Stefani Germanotta

  20. #20
    Platinum Member Eryn's Avatar
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    1. If you were retired and living alone, would you dress full time.
    Well, my current answer is that I dress full time and it didn't take retirement or living alone.
    If you had asked me five years ago I would probably have said that I didn't know. That is a valid answer.

    2. When I'm dressed, do I feel like a girl, or a man in a dress.
    I don't know what a girl feels like. For that matter I don't know what a man feels like. I feel like me, and I am more comfortable in female mode.

    3. Is it OK if I tell your wife that she [the therapist] saw me dressed.
    You're both in therapy with the same person so it is difficult for her to keep track of which things to tell and which not to tell. I have no problem showing people the female me as I am not ashamed of it. I spent far too long being ashamed.

    4. She also asked me why I didn't tell my wife before we got married.
    That one is easy. I didn't know that I was TG. I knew that I had an interest in female things, but I thought that it was an interest in women. The concept didn't really gel until we were 20 years along in our marriage.

    Reading between the lines, it seems that this inexperienced therapist might consider being TG and married mutually exclusive. In your shoes, I'd seek out a therapist with experience with TG people who might give better informed advice.

  21. #21
    Silver Member Sometimes Steffi's Avatar
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    Thanks for all your answers and advice.

    I'm not looking to game the system, but I'm not really sure of the answers that I gave.

    A number of you commented on the choice of therapists. I've seen several over the past 9 years, and all of them had some or a lot of LGBT experience. I am finally happy where I am with what I am, but my wife is still conflicted. I told my wife that I would join her with any therapist she selected. I've always had the home field advantage, and I decided to give up the home field advantage with the hope of moving my wife from (barely) tolerant to (at least) accepting for the purpose of improving our happiness as we transition to retirement.
    Hi, I'm Steffi and I'm a crossdresser... And I accept and celebrate both sides of me. Or, maybe I'm gender fluid.

    Gender fluid (adj.) - Describes a person whose gender identity is not fixed. A person who is gender fluid may always feel like a mix of the two traditional genders, but may feel [more] like one gender some days, and [more like] another gender other days.

    Ref: https://www.lgbthealtheducation.org/wp-content/uploads/LGBT-Glossary_March2016.pdf

  22. #22
    Platinum Member Angie G's Avatar
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    #1 I think I would dress full time.
    #2 When dressed I do feel like a girl.
    #3 Yes.
    #4 I thought she would freak out.
    Angie

  23. #23
    Member marlacd's Avatar
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    1. If you were retired and living alone, would you dress full time.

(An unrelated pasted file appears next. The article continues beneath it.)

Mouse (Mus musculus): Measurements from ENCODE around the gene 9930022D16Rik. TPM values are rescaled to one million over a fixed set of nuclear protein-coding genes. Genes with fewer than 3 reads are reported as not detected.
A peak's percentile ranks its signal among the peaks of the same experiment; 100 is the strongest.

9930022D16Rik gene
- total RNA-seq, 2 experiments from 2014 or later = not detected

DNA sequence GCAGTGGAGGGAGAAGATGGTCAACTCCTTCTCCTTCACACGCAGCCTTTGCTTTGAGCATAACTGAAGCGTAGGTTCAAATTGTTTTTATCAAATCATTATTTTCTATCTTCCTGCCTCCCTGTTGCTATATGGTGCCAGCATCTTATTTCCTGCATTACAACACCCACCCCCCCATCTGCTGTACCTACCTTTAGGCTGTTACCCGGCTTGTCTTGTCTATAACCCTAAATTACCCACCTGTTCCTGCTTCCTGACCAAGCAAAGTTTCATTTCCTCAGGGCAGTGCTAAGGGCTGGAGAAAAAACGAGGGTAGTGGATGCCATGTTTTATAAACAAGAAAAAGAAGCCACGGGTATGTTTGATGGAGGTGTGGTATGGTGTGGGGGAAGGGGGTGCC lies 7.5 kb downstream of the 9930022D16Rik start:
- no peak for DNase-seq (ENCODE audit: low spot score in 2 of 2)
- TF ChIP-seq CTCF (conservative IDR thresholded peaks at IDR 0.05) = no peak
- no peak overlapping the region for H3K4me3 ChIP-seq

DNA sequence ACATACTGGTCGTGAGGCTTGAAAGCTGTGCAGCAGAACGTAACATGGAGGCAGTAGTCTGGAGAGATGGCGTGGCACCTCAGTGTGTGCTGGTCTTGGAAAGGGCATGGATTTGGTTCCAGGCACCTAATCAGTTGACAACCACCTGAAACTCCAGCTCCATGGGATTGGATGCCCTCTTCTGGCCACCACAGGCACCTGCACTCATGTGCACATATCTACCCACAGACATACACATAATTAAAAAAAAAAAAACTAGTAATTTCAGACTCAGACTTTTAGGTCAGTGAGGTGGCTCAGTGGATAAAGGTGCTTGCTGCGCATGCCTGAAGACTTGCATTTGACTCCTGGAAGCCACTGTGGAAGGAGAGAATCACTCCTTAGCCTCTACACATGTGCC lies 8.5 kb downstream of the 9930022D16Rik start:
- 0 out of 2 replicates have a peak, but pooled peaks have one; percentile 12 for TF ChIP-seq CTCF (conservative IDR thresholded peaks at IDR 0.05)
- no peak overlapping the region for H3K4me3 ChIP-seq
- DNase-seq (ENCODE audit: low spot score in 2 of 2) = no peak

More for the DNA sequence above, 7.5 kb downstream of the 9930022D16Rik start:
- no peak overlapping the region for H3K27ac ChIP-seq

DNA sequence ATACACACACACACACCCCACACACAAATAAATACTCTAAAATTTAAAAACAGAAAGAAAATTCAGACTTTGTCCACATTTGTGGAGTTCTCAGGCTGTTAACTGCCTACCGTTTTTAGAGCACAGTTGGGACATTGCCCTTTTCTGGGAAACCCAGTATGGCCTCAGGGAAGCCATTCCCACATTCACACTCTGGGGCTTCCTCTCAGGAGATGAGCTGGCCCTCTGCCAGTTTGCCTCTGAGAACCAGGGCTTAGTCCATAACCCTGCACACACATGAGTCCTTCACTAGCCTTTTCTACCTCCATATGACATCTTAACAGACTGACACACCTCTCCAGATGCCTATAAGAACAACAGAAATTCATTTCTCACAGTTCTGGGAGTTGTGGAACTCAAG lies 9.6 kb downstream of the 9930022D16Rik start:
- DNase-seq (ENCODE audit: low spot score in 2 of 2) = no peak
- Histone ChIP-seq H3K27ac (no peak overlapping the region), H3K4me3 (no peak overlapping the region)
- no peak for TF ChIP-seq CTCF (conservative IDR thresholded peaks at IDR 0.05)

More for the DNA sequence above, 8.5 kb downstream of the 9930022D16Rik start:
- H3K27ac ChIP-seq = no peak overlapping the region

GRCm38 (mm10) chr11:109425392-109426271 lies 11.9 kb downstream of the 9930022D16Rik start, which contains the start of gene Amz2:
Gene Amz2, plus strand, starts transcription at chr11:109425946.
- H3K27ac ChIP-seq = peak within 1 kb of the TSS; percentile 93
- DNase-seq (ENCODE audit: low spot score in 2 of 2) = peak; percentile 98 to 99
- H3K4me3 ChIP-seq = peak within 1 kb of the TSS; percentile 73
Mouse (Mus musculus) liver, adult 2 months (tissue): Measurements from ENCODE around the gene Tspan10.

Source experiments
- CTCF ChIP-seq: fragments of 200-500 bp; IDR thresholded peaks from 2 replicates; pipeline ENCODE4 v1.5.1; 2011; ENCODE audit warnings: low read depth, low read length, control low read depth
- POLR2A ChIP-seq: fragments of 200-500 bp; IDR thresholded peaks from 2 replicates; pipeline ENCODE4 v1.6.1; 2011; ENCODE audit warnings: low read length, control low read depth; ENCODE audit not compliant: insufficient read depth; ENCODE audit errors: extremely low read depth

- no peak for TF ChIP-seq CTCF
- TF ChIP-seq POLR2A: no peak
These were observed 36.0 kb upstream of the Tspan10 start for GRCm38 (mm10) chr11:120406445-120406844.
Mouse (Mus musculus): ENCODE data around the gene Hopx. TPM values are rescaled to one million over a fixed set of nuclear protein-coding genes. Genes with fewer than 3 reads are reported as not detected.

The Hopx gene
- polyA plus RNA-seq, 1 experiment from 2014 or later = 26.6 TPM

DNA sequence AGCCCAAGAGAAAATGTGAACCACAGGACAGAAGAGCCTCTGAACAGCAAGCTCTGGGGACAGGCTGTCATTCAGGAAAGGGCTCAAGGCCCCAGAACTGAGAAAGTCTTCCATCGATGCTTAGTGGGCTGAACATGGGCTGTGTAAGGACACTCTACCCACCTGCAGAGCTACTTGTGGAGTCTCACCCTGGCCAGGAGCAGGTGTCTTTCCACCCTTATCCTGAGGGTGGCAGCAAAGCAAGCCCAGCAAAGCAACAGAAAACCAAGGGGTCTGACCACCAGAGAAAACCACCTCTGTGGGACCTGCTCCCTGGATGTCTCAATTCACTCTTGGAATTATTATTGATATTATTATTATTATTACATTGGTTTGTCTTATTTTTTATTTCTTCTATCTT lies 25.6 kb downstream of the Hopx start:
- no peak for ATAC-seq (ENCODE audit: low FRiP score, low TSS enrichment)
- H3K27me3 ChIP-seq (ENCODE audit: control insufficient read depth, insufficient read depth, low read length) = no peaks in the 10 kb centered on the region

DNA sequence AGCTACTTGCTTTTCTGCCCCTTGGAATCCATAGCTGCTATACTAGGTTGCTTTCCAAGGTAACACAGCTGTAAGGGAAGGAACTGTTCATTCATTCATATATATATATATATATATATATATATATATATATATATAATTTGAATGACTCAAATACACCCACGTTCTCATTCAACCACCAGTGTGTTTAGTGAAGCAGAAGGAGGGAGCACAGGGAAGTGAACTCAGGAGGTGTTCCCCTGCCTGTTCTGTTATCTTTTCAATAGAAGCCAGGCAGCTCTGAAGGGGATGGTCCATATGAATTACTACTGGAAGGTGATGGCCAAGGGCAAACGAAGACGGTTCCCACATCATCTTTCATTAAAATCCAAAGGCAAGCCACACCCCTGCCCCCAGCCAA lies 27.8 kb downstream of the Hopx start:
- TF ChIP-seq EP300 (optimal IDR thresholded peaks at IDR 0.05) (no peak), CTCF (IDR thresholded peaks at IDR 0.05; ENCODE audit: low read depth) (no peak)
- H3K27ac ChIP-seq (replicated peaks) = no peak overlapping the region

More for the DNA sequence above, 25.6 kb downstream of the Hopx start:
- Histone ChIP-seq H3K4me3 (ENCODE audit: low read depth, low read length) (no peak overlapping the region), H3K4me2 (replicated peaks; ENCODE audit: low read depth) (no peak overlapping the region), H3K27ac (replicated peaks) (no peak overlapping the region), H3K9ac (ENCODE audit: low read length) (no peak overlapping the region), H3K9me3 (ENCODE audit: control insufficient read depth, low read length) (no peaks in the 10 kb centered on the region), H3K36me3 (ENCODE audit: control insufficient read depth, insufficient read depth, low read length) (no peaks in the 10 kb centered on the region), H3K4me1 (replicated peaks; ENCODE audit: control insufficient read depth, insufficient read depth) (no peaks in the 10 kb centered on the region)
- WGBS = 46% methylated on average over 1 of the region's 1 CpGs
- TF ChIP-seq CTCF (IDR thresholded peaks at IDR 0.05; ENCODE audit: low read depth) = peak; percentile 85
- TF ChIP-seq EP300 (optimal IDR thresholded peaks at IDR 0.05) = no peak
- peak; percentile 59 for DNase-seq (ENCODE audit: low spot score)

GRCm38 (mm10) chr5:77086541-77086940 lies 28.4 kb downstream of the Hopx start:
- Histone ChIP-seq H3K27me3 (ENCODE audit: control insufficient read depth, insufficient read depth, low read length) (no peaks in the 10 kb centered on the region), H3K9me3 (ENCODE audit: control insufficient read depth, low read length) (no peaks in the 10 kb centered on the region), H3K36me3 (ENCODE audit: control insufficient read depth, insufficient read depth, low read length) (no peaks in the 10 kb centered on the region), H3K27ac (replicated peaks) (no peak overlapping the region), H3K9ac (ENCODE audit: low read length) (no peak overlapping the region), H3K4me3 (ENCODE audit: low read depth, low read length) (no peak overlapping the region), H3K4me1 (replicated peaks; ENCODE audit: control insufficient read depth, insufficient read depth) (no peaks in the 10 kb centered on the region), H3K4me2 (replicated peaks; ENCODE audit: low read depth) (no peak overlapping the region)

Perhaps at third of the time. It's hard to say, because I have other things I had to do in mind.

    2. When I'm dressed, do I feel like a girl, or a man in a dress.

    I'd feel like me. I can feel fem, but I'm still a guy.

    I'd have to pass on 3.

    4. She also asked me why I didn't tell my wife before we got married.

    Since I too thought I'd stop because I was married, I didn't consider it to be worth mentioning. Since my then wife proclaimed that she wouldn't allow herself to get fat, (before we married) then I was sure that I wasn't going to revert back to dressing. Also, I never knew that there was so many out there. With little written information on the subject, there was some assumptions made on my part about it.
    I don't dress up because I want to be a woman, I dress up to make me happy.

  24. #24
    Lady in Being (7/20/17) AmyGaleRT's Avatar
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    I'll answer these questions using "my fiancee" in place of "my wife," since we're still not married...

    1. If you were retired and living alone, would you dress full time.

    Without question. Under those circumstances, I would have no reason to be anything but Amy.

    2. When I'm dressed, do I feel like a girl, or a man in a dress.

    When presenting as Amy, I am a woman, without question. I've begun trying to remind myself of this at times when I'm presenting ostensibly-male as well.

    3. Is it OK if I tell your wife that she [the therapist] saw me dressed.

    Sure; my fiancee sees me dressed all the time. She thinks I make a better-looking woman than she does.

    4. She also asked me why I didn't tell my wife before we got married.

    I explicitly did tell her...and her response made me wish I hadn't waited as long as I did to tell her. I got very, very lucky with her.

    - Amy
    Amy Gale Ruth Bowersox (nee Tapie) - "Be who you are, and be it in style!"
    Member, Board of Trustees, Gender Identity Center of Colorado
    aka Amelia Storm - Ms. Majestic Hearts of All Colorado 2018-2019, Miss Majestic Hearts of All Colorado 2015-2016

  25. #25
    Senior Member StacyCD's Avatar
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    1. If you were retired and living alone, would you dress full time.

    Without a doubt, there would be a lot more Stacy time!

    2. When I'm dressed, do I feel like a girl, or a man in a dress.

    When presenting as Stacy, I am a woman.

    3. Is it OK if I tell your wife that she [the therapist] saw me dressed.

    Sure; my wife sees me dressed all the time.

    4. She also asked me why I didn't tell my wife before we got married.

    I couldn't tell her about something I didn't understand. If I knew what I know now back then, I would have told her.